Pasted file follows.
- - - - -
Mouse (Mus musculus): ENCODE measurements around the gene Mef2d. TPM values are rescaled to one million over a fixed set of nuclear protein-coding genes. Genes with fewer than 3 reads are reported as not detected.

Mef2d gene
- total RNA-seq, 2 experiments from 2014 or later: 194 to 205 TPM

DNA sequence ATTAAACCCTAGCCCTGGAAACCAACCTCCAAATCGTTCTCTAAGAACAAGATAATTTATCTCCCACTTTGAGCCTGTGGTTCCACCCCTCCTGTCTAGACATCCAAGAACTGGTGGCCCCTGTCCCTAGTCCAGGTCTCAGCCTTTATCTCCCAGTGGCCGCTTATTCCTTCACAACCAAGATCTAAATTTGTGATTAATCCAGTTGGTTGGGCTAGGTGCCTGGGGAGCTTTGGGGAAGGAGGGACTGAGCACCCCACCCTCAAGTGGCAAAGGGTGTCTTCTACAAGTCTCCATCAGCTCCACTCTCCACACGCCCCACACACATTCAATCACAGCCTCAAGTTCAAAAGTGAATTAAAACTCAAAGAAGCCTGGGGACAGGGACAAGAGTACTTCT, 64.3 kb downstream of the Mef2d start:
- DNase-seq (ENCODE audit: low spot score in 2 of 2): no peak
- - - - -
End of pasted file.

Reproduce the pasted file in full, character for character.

Mouse (Mus musculus): ENCODE measurements around the gene Mef2d. TPM values are rescaled to one million over a fixed set of nuclear protein-coding genes. Genes with fewer than 3 reads are reported as not detected.

Mef2d gene
- total RNA-seq, 2 experiments from 2014 or later: 194 to 205 TPM

DNA sequence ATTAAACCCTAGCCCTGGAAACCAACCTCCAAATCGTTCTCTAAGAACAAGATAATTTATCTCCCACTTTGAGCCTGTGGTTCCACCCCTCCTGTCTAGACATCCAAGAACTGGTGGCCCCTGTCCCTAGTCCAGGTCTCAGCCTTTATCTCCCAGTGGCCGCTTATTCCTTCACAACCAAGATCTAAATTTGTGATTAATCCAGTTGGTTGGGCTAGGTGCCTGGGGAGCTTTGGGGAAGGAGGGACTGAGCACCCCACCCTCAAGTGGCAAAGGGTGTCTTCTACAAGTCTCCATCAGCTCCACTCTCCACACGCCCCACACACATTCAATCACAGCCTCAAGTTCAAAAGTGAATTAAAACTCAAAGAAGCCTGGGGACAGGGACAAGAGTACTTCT, 64.3 kb downstream of the Mef2d start:
- DNase-seq (ENCODE audit: low spot score in 2 of 2): no peak